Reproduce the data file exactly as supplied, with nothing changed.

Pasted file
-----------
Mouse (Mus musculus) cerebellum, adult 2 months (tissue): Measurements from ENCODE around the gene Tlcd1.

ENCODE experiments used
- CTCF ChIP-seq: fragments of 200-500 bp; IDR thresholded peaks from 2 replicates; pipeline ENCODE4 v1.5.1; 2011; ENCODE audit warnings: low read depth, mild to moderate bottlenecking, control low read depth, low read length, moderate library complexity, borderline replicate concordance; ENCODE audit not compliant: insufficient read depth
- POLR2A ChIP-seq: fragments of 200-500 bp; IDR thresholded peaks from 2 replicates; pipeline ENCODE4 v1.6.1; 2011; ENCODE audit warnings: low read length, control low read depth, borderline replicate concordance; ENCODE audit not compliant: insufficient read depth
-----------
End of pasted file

Mouse (Mus musculus) cerebellum, adult 2 months (tissue): Measurements from ENCODE around the gene Tlcd1.

ENCODE experiments used
- CTCF ChIP-seq: fragments of 200-500 bp; IDR thresholded peaks from 2 replicates; pipeline ENCODE4 v1.5.1; 2011; ENCODE audit warnings: low read depth, mild to moderate bottlenecking, control low read depth, low read length, moderate library complexity, borderline replicate concordance; ENCODE audit not compliant: insufficient read depth
- POLR2A ChIP-seq: fragments of 200-500 bp; IDR thresholded peaks from 2 replicates; pipeline ENCODE4 v1.6.1; 2011; ENCODE audit warnings: low read length, control low read depth, borderline replicate concordance; ENCODE audit not compliant: insufficient read depth